From: Fife Scotland
ORIGINAL: Bill Runacre
Battleships are built to withstand heavy punishment from other Battleships, so you tell me how the game can possibly come up with odds off 3.3 when up against Cruisers or destroyers?
All things being equal, such results would indeed be very odd, but there could be circumstances such as if the Battleship is at low Supply, Strength, Morale or Readiness.
Also bearing in mind the effect of naval upgrades. Alone upgrades wouldn't account for such a result, though it also depends on the type of Cruiser as this game has Battle, Heavy and Light Cruisers, with the former being closer to Battleships in their attack and defence values.
Hi Bill, if you get the chance please watch this video AAR 30 mins into the video of naval battleship v battleship combat.
An upgraded AI British battleship level 10, attacks an Italian battleship at strength 9, and the Italian Battleship takes 6 strength points of damage,while the British attacking battleship takes 3 strength damage in return. This is followed by another battleship v battleship combat,where the Italian strength 9 suffers 7 points off damage,and the attacking British battleship takes 5 damage in return.If this was a heavyweight boxing match the fight would be stopped in the first round.Its my opinion that the game gives way to much value,to what the morale and readiness in naval battle plays a part.In battleship v battleship contest,the main things that count are the hitting power of the big guns, and the ships armour thickness protection. That said, I can only assume that the naval AI is stupid for attacking in the first place,because it cost itself,its own 2 battleships,as the player took out his revenge,by the way the player saved his 2 severely damaged battleships,returning them to port.So the score this turn was player 1 stupid AI nil.
PS: As a side note,maybe these world war 2 battleships,have been secretly armed with Nuclear shells,because the game damages ships more than the Bikini Atoll Nuclear test did.
The explosion took place at the Bikini Atoll lagoon, situated in the Marshall Islands in the Pacific Ocean.
Test Able was to be the first of a series of 67 tests in the atoll and the second U.S. nuclear test of over a thousand to follow.
The explosion of the fission bomb, largely identical to the weapon used in the attack on Nagasaki on 9 August 1945, occurred 158 metres above sea level and had a yield of 23kilotons.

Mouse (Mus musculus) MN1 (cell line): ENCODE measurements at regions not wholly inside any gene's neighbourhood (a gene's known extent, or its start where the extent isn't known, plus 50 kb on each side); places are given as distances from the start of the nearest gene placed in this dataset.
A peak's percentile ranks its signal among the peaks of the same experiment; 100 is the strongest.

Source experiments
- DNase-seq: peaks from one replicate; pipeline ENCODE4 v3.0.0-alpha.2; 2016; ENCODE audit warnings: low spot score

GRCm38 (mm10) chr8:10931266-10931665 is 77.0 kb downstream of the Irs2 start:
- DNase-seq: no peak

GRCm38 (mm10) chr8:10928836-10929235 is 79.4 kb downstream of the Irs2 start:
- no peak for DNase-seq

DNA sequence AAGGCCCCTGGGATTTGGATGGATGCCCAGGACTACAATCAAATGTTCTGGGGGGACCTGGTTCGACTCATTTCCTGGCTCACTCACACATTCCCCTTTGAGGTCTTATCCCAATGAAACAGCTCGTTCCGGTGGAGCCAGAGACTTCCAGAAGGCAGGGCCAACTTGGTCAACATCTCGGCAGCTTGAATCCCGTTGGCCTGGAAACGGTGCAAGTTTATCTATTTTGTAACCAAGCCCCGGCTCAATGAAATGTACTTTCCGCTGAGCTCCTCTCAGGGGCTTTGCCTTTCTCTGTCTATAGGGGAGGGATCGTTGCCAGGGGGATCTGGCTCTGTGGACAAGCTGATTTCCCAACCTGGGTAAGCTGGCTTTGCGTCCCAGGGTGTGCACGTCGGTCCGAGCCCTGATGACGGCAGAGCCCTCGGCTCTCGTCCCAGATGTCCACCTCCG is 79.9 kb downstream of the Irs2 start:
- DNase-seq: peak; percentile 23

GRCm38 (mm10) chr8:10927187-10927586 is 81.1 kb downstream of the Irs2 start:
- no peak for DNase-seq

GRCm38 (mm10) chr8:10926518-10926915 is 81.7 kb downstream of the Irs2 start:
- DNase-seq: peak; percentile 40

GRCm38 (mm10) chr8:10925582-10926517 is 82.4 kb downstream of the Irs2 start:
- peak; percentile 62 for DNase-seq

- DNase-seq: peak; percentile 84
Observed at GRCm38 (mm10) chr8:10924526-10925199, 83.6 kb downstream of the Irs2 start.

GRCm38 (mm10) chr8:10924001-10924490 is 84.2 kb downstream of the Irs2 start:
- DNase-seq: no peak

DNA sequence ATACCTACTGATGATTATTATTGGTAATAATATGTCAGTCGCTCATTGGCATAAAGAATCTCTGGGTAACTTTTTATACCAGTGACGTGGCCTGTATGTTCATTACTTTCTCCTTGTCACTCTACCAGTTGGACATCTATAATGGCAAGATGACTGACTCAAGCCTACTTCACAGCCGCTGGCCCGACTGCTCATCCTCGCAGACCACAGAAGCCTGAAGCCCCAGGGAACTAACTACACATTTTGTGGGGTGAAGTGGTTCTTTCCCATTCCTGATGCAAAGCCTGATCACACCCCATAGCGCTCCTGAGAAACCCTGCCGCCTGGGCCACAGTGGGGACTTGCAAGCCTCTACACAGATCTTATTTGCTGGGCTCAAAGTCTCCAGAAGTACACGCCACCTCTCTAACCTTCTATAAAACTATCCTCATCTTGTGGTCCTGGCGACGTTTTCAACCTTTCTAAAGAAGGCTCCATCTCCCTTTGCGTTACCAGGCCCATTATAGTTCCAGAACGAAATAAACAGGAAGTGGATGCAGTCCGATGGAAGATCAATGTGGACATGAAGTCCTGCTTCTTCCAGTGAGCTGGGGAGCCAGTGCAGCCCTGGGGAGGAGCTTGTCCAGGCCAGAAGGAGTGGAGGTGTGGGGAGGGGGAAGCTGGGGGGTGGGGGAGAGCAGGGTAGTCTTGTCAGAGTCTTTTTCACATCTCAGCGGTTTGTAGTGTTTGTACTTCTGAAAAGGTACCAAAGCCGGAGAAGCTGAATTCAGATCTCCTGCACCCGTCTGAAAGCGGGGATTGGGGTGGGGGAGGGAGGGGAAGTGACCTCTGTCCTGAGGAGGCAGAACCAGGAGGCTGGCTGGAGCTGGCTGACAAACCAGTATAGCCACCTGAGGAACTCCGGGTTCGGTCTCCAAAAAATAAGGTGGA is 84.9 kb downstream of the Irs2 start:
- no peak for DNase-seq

The main aim was to test the effects of nuclear weapons on ships.
To that end, a fleet of 78 vessels, many of which had been captured during World War II, was anchored in the lagoon.
The blast sunk only five of them, leaving another 14 seriously damaged.
I would like to point out that warships,especially large warships,are tougher to damage that the game at the present time would have you believe. The below list of decommissioned warships,survived 2 Nuclear bomb test,I will also like to highlight the fact,that no low morale,or battle readiness,or low supply played any part in these derelict ship test. So please stop using these gamey terms,as an excuse for ships not being able to take damage,manned or unmanned it makes know difference,they are just big lumps of steel when all things are considered.
USS Saratoga (CV-32) Lexington-class aircraft carrier — She survived the Test Able blast, an air burst on 1 July 1946 at Bikini Atoll, with only minor damage, but was damaged beyond repair by the Test Baker blast on 25 July 1946, an underwater atom bomb blast which was detonated under LSM-60 500 metres (500 yards) from the carrier. Salvage efforts were prevented by radioactivity, and seven-and-one-half hours after the blast, with her funnel collapsed across her deck, Saratoga slipped, stern first, beneath the surface of Bikini Lagoon.
USS Independence (CVL-22) light aircraft carrier — Assigned as a target vessel for the Bikini atomic bomb tests, she was placed within one-half-mile of ground zero for the 1 July 1946 explosion. The veteran ship did not sink, however (though her funnels and island were crumpled by the blast), and after taking part in another explosion 25 July 1946 was taken to Kwajalein Atoll and decommissioned 28 August 1946. The highly radioactive hulk was later taken to Pearl Harbor and San Francisco for further tests and was finally scuttled off the coast of San Francisco, California, on 29 January 1951. Controversy has subsequently arisen about the sinking of the Independence, as it is claimed she was loaded with barrels of radioactive waste at the time of her sinking, and that the waste has subsequently contaminated the wildlife refuge and commercial fisheries associated with the Farallon Islands.